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Home / Mumbai News / Bombay high court upholds State’s power to recover ‘unearned income’ on leased lands

Bombay high court upholds State’s power to recover ‘unearned income’ on leased lands

The bench struck down demand notices issued by the revenue department against certain companies.

mumbai Updated: May 09, 2018, 00:34 IST
Kanchan Chaudhari
Kanchan Chaudhari
Hindustan Times
Bombay High Court
Bombay High Court(HT Photo)

The Bombay high court has upheld the state government’s power to levy and recover ‘unearned income’ if lease-hold rights in government lands are transferred or assigned to another person or entity. The court has, however, held the amendment to the Maharashtra Land Revenue (MLR) Code to be applicable prospectively – to the transfers or assignments entered into after August 22, 2016, the day on which the amendments came into force, thus resulting in substantial loss to the state exchequer.

The division bench of Justice SC Dharmadhikari and Justice Bharati Dangre declared the 2016 amendments to the MLR Code – addition of Section 37A and amendment to Section 295 as constitutional, legal and valid. The sections empowered the government to allow the transfer or assignment of lease-hold rights of government lands and also to charge and recover from the lessee the unearned income – the difference between sale price and the occupancy price paid to the government.

While the bench upheld constitutionality of the amendments to the MLR Code, it struck down demand notices issued by the revenue department to Hindustan Unilever Limited, Glider Buildcon Realtors Private Limited and Mangla Hospitality Limited. The government had demanded sum of ₹94.24 crore from Hindustan Unilever, ₹20.03 crore from Mangala Properties; and ₹454.35 crore from Glider Buildcon Realtors, which has purchased close to 30,915 square meters of land abutting Byculla Zoo from Mafatlal Industries.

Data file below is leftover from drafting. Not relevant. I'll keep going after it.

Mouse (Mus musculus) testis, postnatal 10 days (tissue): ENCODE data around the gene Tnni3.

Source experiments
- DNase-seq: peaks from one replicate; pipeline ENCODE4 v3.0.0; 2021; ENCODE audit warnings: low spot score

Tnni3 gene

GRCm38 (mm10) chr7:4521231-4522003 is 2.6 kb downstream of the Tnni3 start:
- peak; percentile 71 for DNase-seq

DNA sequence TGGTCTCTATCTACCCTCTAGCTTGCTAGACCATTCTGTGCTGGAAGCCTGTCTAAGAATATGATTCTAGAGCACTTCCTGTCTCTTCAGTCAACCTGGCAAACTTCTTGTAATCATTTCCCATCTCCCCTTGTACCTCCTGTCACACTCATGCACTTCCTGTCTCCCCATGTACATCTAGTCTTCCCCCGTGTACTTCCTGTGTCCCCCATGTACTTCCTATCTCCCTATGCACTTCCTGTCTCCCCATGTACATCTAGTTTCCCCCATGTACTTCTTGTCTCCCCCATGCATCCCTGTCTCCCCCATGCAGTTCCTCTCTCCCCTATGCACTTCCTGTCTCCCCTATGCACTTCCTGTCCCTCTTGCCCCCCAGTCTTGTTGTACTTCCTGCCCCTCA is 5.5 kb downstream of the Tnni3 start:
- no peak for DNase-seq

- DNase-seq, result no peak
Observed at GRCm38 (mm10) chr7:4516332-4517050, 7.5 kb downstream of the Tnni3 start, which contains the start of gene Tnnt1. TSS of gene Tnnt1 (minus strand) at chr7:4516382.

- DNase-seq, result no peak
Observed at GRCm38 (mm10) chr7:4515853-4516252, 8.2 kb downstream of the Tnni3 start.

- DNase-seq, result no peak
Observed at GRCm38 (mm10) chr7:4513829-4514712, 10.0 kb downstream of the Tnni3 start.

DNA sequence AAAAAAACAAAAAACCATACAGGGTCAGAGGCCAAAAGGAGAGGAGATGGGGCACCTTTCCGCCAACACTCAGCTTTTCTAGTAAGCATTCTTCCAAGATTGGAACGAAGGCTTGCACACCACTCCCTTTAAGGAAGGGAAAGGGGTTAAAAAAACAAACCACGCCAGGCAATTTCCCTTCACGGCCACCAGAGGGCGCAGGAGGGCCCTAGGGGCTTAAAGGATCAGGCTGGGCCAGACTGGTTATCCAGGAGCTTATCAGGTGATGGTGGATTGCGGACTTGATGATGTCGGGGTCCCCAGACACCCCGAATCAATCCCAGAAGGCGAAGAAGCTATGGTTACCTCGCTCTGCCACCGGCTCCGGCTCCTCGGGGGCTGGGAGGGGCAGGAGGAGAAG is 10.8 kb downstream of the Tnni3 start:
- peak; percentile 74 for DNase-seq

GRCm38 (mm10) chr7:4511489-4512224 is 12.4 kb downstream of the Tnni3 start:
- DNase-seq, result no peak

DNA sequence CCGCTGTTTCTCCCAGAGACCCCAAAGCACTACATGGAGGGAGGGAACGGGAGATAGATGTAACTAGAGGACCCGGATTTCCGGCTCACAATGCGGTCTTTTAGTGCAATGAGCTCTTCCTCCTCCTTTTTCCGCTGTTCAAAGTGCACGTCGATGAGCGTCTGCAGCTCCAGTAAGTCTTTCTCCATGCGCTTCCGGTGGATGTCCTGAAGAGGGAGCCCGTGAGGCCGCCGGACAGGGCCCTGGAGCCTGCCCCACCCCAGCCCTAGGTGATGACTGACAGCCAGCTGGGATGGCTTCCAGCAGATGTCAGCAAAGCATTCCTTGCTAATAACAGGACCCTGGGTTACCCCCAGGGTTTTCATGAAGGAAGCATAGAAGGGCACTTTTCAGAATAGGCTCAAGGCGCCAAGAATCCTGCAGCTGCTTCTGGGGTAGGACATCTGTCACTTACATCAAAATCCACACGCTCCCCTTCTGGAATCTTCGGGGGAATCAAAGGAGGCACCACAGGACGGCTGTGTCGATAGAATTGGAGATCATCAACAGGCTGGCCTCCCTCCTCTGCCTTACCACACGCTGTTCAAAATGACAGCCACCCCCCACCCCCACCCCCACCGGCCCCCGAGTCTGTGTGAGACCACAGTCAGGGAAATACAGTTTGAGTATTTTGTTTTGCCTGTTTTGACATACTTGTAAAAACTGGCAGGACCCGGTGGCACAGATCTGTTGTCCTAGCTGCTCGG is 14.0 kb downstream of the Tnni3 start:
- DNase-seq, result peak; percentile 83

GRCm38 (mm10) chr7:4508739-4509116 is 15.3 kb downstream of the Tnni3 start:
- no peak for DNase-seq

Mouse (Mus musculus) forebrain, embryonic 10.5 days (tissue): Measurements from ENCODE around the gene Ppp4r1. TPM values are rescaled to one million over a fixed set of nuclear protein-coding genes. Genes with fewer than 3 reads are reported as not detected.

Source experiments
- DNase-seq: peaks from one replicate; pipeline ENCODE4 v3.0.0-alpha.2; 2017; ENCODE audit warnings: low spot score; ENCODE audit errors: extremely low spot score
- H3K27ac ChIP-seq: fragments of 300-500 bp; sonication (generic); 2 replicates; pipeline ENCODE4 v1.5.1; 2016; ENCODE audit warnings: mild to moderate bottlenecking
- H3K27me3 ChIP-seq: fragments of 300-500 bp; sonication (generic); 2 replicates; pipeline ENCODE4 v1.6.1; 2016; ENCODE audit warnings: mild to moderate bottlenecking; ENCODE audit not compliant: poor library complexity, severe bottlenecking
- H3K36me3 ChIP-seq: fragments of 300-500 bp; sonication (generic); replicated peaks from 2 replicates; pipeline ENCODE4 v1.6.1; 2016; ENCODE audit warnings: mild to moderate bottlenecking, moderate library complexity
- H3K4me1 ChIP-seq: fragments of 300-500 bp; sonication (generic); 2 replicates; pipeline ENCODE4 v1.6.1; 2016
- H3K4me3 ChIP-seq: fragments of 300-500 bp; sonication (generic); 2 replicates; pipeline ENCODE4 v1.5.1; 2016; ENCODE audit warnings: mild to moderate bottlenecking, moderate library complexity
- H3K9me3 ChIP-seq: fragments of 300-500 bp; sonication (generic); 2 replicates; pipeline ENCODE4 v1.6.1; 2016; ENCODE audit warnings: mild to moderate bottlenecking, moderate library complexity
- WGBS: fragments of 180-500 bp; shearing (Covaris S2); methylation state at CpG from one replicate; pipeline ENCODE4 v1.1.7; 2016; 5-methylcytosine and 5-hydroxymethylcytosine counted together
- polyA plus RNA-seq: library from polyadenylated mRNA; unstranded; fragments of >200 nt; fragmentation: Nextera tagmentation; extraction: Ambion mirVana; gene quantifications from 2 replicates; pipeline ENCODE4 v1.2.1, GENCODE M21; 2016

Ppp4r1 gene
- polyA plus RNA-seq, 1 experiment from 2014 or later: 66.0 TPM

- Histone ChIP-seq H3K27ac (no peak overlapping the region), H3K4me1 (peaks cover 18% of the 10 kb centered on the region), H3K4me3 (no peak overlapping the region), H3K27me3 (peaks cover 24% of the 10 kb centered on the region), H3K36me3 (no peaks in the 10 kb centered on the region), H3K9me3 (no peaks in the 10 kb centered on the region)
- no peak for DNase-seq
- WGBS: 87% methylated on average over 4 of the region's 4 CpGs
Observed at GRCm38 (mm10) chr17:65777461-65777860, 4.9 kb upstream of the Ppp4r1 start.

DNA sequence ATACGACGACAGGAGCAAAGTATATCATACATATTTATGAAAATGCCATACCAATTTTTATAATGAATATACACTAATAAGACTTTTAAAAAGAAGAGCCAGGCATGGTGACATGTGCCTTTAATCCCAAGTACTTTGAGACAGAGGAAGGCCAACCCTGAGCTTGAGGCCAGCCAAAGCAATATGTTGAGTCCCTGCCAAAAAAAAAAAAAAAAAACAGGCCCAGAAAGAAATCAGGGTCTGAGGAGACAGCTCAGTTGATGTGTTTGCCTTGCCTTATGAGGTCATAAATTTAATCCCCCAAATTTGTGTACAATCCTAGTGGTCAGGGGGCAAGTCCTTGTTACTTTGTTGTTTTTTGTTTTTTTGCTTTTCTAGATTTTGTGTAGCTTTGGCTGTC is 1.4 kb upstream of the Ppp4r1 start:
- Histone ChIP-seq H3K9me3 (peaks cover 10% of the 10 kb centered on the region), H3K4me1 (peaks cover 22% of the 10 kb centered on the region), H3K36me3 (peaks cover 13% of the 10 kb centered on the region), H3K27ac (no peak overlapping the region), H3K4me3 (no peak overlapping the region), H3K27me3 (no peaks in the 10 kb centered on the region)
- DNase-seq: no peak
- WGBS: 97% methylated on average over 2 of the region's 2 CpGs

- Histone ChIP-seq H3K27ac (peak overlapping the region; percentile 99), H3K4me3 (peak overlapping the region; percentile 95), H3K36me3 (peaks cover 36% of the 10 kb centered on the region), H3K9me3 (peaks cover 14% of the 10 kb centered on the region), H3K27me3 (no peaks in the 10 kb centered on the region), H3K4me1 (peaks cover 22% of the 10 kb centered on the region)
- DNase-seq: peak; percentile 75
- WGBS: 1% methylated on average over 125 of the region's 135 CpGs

The companies and realty firms had approached the high court to challenge the demand notices issued to them on various grounds and had also challenged constitutional validity of the 2016 amendment to the MLR Code.

The court, however, rejected their challenge to the 2016 amendment. “If one bears in mind that this is in relation to government land or public property, then, it is but expected that if these leasehold rights, which are capable of being further assigned or transferred, shall be done so only with the prior permission of the Collector,” it said, adding, “That shall be also subject to payment of such premium on account of unearned income and transfer fees or charges, at such rates, as may be specified by the government by an order from time to time.”

The bench added that eventually, the sharing is for the benefit of the public at large. “The gains are computed in terms of money and would only augment public revenue. This will ultimately benefit the public exchequer. This will enable the government of the day to spend these monies for the benefit of the urban and rural poor. This benefit will be passed on to the deserving beneficiaries.”

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